by Chris Hedgpeth
Hold the phone! Actually, don’t do that, because it’s illegal now. As of September 19th, a new law proscribes texting and the use of all handheld electronic devices during the operation of a motor vehicle. Several sections of Title 29-A (Maine motor vehicle laws) have been repealed and amended by the comprehensive ban. LD-165, signed into law in June by Governor Janet Mills, does away with §2116 (use of electronic devices by minors), amends §2119 (text messaging), and creates the new §2121, which disallows the use of cell phones and tablets by anyone who is driving a vehicle.
LD-165’s definitions make clear the difference between “text messaging” and “using”. “Texting” is typing messages into a device, and “using” is any other interaction with a device, other than to activate hands-free features (this distinction will be important later). The definition of what constitutes a “handheld electronic device” does not include the car’s operating equipment. If your car has a built-in touch screen, you can still touch it. You can also still use CB and ham radio equipment.
Another important definition to consider is what it means to “operate” a vehicle. If you are behind the wheel and you’re on a public road, you are operating the vehicle. This means even if you’re stopped at a red light, it’s illegal for you to touch your phone or text message. There’s an exception for contacting emergency services and if you’re pulled off the road, you can text and use your phone as long as the car isn’t moving. If you’re driving with a learner’s permit, the exception for making emergency calls does not apply. In this case, you must pull over or let someone else make the call.
So what happens if you break this law? Using your phone while driving will get you a $50 fine. Getting caught using your phone again within three years gets you a $250 fine. Each sub- sequent violation is another $250 fine. If you get caught texting while driving, the first violation carries a fine of “not less than” $250. If you break this law again within three years, you will be fined $500 and automatically have your license suspended (without a right to a hearing) for 30 days. The next time is $500 and a 60 day suspension, and all violations after that will cost you $500 and you will lose your license for 90 days.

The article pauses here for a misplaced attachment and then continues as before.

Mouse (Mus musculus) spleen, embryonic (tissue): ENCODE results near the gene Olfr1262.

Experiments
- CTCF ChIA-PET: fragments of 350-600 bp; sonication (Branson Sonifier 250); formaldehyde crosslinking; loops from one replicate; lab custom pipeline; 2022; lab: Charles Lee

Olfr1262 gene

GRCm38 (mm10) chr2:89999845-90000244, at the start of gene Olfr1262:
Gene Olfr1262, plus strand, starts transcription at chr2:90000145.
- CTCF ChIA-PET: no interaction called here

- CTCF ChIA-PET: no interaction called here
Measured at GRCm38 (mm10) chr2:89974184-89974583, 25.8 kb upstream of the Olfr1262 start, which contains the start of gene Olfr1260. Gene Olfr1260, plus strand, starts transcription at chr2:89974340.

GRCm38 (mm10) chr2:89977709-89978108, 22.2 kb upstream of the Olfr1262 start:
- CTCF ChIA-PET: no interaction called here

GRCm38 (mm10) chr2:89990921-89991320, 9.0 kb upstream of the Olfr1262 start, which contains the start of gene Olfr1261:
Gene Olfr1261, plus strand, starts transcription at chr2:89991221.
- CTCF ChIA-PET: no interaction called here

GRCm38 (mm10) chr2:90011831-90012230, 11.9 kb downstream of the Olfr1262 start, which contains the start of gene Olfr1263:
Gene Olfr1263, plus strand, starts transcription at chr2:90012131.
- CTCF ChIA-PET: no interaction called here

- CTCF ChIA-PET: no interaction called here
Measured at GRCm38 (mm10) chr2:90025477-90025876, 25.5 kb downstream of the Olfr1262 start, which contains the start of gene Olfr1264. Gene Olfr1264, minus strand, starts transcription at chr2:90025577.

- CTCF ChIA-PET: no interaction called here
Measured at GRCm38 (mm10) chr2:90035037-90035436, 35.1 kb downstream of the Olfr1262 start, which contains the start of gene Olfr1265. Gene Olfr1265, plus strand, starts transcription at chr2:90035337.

Why is this law so important? Taking your eyes off the road for only a second can be the difference between life and death for you, other drivers, cyclists, pedestrians, and animals. Your ability to respond to sudden changes in road conditions is hindered when your brain focuses on other activities, even temporarily. Perhaps in the near future we will have cars that drive themselves and respond to hazards faster than our brains ever could. We aren’t there yet. As long as we are responsible for our actions as drivers, distracted driving is a danger we can and should avoid. LD-165 enforces this idea and hopefully will help keep us safe.